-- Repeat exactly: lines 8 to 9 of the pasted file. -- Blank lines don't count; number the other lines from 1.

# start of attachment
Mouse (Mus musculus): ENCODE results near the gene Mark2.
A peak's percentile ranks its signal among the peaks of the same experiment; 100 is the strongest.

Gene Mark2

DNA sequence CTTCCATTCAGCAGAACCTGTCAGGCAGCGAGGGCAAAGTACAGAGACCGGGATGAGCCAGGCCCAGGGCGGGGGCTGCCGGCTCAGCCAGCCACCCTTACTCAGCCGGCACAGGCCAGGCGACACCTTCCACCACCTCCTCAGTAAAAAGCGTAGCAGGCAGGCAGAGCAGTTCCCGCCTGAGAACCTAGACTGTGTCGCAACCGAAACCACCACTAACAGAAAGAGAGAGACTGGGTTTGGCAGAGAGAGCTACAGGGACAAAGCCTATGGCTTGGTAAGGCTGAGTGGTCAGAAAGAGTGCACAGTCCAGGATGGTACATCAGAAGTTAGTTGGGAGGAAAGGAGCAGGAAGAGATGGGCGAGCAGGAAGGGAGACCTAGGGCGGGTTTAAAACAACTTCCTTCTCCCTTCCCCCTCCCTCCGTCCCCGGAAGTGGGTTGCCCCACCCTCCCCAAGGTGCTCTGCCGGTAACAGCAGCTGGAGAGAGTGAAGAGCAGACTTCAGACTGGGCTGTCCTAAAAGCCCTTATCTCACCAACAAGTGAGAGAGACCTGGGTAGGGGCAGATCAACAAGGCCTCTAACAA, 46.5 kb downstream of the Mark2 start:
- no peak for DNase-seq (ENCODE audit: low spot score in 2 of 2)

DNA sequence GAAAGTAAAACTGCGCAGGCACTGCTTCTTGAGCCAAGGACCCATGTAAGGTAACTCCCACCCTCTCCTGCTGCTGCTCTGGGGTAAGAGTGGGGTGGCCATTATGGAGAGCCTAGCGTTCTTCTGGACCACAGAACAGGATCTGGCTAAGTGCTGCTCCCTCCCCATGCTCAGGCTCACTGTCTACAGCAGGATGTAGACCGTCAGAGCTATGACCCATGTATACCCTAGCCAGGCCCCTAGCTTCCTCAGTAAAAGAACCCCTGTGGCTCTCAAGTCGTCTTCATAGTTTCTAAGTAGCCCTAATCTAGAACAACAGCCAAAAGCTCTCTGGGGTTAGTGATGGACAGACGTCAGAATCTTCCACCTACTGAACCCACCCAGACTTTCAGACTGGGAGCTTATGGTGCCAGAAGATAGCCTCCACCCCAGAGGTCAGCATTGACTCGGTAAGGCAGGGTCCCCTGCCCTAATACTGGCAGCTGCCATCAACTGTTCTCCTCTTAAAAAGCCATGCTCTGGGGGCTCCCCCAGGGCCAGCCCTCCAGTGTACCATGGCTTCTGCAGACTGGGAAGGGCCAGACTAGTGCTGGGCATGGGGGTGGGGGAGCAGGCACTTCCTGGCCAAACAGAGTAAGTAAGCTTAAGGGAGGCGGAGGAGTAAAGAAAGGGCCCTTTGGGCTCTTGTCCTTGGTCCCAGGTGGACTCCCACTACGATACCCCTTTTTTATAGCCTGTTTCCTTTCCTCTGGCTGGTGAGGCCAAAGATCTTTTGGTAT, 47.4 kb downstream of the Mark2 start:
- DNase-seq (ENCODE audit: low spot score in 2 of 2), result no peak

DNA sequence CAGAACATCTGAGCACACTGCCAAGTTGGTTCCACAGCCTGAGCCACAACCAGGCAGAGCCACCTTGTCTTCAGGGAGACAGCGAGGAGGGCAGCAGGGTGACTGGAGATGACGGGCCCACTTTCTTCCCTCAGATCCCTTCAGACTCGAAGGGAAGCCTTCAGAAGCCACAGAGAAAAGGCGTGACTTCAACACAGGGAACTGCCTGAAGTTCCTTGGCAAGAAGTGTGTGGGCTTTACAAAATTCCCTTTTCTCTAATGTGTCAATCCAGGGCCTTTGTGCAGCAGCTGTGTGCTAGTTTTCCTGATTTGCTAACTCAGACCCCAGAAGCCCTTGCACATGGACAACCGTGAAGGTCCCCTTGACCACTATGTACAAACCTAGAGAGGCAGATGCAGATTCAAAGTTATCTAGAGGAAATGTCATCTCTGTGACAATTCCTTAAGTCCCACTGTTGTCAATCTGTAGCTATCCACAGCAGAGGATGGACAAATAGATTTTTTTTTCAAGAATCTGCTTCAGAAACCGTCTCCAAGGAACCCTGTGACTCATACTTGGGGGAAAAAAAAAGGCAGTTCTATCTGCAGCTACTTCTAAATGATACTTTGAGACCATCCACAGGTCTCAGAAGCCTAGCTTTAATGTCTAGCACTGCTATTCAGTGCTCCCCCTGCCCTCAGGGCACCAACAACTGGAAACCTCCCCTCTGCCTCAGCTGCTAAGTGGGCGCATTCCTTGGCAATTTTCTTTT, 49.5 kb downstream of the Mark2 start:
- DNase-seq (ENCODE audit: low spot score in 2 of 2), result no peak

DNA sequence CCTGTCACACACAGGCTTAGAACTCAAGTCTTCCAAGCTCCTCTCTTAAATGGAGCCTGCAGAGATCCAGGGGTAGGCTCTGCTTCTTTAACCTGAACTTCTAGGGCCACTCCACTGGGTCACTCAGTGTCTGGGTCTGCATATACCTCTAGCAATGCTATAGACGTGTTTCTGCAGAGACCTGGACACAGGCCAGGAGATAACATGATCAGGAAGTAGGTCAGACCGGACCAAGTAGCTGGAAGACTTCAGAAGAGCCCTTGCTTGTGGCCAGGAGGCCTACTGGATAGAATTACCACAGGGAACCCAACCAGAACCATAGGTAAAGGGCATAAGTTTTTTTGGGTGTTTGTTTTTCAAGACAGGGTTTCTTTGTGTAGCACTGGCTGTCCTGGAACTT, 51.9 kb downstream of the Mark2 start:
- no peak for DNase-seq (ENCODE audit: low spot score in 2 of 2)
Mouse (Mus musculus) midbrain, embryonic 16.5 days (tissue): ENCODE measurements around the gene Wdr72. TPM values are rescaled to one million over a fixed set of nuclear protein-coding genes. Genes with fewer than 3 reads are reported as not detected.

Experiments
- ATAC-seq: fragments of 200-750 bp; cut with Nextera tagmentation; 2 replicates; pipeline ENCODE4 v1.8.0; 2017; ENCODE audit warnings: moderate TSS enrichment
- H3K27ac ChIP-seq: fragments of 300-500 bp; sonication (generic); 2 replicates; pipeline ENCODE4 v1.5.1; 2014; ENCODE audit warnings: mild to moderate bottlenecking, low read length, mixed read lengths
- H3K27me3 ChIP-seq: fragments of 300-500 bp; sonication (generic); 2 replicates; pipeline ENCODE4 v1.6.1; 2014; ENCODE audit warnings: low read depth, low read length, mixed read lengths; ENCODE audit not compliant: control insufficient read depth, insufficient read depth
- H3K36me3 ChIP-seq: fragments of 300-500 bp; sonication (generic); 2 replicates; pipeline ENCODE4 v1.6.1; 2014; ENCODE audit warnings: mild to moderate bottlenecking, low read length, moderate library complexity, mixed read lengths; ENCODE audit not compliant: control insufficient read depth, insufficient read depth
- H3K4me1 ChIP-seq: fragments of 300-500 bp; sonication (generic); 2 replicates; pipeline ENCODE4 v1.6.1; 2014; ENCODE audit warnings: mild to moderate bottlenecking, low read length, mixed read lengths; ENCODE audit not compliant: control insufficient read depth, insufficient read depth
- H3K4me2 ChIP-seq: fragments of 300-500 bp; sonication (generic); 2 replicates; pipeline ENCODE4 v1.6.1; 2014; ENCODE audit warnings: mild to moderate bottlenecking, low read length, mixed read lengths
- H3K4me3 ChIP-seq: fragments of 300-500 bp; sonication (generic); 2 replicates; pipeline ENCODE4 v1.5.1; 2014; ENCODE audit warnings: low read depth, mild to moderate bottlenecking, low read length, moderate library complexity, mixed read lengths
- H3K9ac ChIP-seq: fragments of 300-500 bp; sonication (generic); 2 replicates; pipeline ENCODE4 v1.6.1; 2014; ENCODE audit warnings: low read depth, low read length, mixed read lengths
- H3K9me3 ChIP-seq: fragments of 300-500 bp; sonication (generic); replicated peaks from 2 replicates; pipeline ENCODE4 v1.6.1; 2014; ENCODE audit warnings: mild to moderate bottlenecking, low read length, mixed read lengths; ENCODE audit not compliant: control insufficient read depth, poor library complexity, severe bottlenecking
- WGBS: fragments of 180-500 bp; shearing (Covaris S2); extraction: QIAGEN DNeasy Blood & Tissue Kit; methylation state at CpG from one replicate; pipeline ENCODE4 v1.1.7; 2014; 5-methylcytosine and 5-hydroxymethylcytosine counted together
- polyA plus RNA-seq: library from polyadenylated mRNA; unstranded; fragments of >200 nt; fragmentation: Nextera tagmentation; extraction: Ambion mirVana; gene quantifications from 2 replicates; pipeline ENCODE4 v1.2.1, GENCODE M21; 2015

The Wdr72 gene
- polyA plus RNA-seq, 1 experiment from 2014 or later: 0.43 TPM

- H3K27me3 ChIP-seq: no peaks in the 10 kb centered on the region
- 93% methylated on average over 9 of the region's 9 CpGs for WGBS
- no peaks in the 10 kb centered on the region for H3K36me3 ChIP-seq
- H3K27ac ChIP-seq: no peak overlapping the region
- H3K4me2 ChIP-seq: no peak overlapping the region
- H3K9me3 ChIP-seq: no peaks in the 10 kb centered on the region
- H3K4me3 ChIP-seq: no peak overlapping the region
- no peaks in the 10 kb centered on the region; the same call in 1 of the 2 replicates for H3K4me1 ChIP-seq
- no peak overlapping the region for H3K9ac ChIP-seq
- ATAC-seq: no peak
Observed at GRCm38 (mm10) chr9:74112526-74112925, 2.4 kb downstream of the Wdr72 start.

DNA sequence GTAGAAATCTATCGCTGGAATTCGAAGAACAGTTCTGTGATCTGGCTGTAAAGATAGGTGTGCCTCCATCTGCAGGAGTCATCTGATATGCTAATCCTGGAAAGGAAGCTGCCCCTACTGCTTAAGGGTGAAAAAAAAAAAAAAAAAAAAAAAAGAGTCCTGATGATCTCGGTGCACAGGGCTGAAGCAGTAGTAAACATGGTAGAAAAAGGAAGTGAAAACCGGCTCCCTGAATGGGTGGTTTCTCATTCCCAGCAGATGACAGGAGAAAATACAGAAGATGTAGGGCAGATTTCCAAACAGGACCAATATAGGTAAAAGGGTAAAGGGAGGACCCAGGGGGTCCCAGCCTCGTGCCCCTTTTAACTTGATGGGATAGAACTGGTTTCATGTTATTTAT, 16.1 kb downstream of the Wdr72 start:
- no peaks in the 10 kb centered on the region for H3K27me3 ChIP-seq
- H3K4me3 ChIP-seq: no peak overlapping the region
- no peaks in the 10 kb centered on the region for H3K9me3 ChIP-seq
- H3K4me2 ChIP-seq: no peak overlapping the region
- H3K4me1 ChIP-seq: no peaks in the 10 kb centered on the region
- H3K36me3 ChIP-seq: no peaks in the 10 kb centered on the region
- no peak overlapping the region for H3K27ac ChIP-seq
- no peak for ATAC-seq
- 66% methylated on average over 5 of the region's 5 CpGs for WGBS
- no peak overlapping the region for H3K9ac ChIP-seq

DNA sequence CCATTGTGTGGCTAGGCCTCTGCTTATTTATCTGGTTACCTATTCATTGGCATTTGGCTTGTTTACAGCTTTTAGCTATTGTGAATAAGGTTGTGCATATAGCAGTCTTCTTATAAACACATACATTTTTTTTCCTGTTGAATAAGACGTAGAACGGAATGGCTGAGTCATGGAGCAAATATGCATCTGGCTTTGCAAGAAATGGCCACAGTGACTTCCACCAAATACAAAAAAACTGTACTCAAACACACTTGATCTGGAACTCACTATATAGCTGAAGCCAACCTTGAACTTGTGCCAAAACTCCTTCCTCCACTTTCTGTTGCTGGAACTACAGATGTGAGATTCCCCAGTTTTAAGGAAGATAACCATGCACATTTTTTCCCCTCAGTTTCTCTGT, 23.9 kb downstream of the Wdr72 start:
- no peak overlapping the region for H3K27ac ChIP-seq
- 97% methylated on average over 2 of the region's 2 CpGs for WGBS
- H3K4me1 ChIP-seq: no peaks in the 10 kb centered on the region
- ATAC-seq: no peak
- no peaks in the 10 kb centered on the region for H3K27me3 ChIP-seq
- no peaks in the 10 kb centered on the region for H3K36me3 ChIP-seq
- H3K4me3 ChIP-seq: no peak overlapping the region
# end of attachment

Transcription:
DNA sequence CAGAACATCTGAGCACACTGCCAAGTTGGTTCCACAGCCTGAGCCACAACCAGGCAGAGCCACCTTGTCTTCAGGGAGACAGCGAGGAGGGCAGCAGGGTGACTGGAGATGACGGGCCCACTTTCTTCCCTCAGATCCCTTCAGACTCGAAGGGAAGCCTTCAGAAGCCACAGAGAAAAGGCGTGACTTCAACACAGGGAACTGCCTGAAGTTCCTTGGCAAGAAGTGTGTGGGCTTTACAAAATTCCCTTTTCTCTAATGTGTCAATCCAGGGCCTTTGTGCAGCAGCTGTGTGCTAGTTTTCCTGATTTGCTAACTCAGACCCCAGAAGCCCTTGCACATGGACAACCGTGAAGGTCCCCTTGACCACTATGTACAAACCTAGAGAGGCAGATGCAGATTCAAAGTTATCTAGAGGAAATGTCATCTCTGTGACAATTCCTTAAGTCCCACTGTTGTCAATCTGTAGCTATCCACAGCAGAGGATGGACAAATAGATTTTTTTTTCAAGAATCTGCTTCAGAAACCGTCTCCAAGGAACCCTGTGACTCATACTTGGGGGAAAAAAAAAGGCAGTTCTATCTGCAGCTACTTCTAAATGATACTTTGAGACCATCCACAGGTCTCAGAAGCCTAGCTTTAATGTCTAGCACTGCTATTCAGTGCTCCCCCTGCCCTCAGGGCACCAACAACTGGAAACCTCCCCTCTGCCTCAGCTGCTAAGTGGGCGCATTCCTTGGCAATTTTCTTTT, 49.5 kb downstream of the Mark2 start:
- DNase-seq (ENCODE audit: low spot score in 2 of 2), result no peak